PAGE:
Farm to every table via precision agriculture
It’s estimated that the global population will grow by about one-fourth, to nearly 10 billion people, by 2050, requiring a large increase in the food supply. We aim to meet that need through precision agriculture — the use of technology to measure and analyze data from the field in order to manage energy, water and agrochemical inputs, as well as to enhance crop yield and farm profitability.
Current methods for monitoring crop conditions are manual, labor-intensive and costly. While the concept of precision agriculture has been around for more than three decades, information technology now provides an opportunity to fulfill the urgent need for new physical and cyber-physical systems that can sense and respond to multiple variables in the field with higher resolution, increased specificity, greater speed, and enhanced autonomy.
The National Science Foundation is supporting this effort with its recently launched Engineering Research Center for the Internet of Things for Precision Agriculture (IoT4Ag). The mission is to create and translate to practice IoT technologies for precision agriculture — as well as train and educate a diverse workforce that will address the societal grand challenge of food, energy, and water security for decades to come. That requires expertise in agronomy, agricultural engineering, economics, environmental science, and cyber-physical systems.
Technology innovations have permeated agriculture for a long time: think tractors replacing horses. Today’s tractors and other farm machinery use global navigation satellite system (GNSS)-enabled navigation, drone technology, and data analytics to improve productivity. With these technologies coupled with an IoT backbone of connected devices that sense and transmit data, estimates indicate water use can be reduced by 30 percent and energy costs can be cut by almost 50 percent.
The time is right to develop these next-generation technologies that deliver high-resolution, rapid and chemically-specific soil and plant data. This is vital to better manage crops, overcome the tens of billions of dollars in economic loss each year to pathogens, and realize more crop for every drop of water or Joule of energy.
Purdue faculty will play key roles across the IoT4Ag research thrust areas of Agricultural Sensor Systems, Communication and Energy Systems, and Agricultural Response Systems. We will be working in robotics to develop novel aerial and ground drones with advanced pattern recognition and image analysis algorithms for agricultural mapping and sensing. In addition, we’ll develop the decision architecture — a distributed, energy-efficient machine learning pipeline for streaming sensor data. And we’ll create and deploy a suite of communications and energy technologies, tailored to a diverse set of sensors, platforms and environmental conditions.
The IoT4Ag Center features a large outreach effort in Workforce Development, Diversity & Inclusion, and Innovation. We will develop and deploy these programs in schools, after-school activities, camps, and libraries and museums. We’ll work with groups like Deaf Kids Code and Future Farmers of America, as well as partner with community colleges to help train students in IoT4Ag skills and transition them to bachelor’s degree programs.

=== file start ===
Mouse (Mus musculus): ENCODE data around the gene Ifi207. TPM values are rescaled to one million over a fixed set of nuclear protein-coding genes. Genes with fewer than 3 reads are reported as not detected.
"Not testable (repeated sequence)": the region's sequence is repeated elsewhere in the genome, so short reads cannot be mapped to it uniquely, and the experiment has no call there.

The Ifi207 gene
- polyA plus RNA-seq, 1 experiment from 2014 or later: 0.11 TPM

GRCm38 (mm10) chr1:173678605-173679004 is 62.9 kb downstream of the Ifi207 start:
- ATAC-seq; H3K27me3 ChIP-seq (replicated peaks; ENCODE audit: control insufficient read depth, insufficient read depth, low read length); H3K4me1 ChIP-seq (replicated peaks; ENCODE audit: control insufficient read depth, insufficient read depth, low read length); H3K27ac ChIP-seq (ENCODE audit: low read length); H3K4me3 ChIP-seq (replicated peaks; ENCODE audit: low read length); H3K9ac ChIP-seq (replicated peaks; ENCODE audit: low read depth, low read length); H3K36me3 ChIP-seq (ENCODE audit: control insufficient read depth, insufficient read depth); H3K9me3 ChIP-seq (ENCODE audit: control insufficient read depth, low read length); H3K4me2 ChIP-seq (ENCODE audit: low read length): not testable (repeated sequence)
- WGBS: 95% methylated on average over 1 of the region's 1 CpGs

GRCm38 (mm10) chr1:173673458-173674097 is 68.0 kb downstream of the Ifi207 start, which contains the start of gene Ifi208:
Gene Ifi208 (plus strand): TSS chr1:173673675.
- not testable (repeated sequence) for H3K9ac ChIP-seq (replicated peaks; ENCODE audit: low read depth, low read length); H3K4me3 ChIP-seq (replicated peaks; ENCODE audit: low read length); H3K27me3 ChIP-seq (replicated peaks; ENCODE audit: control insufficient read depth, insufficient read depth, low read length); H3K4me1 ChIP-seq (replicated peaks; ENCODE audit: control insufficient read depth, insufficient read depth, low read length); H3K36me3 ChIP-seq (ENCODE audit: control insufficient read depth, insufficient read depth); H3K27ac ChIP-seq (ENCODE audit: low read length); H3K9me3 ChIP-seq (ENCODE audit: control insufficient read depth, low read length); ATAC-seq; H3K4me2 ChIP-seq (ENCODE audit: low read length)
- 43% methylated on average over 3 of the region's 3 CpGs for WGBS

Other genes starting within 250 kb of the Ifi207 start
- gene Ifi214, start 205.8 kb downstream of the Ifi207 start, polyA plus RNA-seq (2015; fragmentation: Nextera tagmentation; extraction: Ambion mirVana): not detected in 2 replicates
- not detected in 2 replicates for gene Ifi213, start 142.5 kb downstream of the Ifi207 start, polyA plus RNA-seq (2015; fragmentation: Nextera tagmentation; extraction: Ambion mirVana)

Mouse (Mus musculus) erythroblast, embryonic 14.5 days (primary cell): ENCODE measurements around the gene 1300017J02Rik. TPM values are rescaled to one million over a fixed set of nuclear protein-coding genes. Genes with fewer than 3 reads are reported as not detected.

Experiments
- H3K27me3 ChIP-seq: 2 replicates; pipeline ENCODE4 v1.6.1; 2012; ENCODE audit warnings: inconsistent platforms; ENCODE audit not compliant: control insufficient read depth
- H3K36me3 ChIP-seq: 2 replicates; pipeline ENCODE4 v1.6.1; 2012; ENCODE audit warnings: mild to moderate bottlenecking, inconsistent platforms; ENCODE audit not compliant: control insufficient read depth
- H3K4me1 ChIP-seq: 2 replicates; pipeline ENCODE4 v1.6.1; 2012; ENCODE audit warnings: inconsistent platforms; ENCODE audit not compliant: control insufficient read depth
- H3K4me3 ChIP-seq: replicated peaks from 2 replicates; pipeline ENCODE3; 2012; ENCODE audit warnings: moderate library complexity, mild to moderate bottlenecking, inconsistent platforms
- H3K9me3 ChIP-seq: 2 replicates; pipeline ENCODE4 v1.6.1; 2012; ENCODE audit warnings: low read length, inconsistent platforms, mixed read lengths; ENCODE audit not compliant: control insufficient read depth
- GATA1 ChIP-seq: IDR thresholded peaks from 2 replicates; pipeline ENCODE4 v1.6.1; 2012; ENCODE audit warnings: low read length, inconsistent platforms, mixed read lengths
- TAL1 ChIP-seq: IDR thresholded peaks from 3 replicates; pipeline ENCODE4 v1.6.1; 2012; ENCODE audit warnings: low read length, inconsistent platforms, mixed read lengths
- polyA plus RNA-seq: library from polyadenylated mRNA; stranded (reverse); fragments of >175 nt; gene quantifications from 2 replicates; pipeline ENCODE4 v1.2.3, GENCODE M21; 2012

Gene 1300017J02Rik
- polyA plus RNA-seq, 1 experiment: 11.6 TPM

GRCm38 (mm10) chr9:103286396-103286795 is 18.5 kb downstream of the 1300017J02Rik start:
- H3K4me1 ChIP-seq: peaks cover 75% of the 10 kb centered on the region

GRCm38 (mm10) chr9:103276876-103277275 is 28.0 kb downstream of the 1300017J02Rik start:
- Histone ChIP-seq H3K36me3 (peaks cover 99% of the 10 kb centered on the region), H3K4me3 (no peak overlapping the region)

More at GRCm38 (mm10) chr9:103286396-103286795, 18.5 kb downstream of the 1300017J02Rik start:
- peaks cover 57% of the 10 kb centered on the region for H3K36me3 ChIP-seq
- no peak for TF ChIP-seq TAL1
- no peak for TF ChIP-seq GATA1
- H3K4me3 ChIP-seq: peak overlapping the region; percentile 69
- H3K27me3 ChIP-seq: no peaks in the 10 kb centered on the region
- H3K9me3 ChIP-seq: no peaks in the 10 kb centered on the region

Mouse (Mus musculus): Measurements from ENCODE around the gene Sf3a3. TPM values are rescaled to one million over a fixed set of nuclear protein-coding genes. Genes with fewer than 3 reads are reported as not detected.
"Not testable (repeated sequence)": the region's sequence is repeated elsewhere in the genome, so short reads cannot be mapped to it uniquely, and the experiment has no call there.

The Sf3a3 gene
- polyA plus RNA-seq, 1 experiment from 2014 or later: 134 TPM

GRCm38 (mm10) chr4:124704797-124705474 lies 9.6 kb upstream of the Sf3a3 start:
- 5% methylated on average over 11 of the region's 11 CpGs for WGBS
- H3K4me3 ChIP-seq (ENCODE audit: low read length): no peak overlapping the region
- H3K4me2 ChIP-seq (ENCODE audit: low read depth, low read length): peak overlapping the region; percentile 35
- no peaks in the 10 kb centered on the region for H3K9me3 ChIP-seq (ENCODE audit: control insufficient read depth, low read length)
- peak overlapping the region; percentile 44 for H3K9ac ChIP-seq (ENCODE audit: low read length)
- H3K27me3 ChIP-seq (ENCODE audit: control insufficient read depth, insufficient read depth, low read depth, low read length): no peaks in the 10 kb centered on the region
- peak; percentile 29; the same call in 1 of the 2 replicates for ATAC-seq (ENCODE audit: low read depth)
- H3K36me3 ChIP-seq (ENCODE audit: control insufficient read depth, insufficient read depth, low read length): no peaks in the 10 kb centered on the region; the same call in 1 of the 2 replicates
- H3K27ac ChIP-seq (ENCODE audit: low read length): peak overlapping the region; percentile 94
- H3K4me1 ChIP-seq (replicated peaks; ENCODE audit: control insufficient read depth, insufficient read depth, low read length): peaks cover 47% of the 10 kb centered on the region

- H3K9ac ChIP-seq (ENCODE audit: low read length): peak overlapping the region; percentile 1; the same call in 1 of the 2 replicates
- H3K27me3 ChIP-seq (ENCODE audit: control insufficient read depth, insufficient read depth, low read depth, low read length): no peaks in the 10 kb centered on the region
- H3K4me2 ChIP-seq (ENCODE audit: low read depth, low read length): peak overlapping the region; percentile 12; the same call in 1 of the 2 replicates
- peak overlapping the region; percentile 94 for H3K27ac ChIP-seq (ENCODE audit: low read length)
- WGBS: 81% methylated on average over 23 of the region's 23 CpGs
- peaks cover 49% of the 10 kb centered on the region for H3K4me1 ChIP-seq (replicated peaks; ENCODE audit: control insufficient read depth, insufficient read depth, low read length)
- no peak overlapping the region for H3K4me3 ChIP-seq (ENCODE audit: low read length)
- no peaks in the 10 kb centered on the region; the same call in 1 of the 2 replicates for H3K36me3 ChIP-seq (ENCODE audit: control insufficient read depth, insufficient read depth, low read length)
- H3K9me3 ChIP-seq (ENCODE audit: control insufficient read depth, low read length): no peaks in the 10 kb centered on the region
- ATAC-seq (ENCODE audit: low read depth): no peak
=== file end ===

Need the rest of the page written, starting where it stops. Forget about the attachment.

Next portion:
At the university level, the center, headquartered at the University of Pennsylvania’s School of Engineering and Applied Science, will establish the Pathway to PhD Program (PPP) to increase the number of successful graduate school and graduate fellowship program applicants — especially among women and underrepresented minorities. At the professional level, we will leverage agricultural extensions at Purdue, University of California Merced, and the University of Florida to increase precision agriculture technology competency and to support certification of the ag workforce.
We envision the farms of the future will use autonomous farm machinery to plant a network of sophisticated biodegradable IoT sensors in the ground. They will deploy aerial and/or ground drones for wireless interrogation of these sensors, pulling data from the field, relaying sensor data between machines, and storing and analyzing it in a central repository.
This data will be available throughout the growing season at very fine spatial and time scales to enable specific decisions and precise interventions at optimal times. This advance will spur dramatic increases in productivity and decreases in resources needed to field a healthy crop.
Our target 10-year outcome is to pair transformative science and engineering-based integrated systems for precision agriculture with a diverse, well-educated workforce to generate more crop for every drop of water or Joule of energy, assure sustainable agricultural processes, and realize a $47 billion annual increase in U.S. crop market value.
David J. Cappelleri, PhD
Purdue Site Director, IoT4Ag Center
Associate Professor, School of Mechanical Engineering
College of Engineering, Purdue University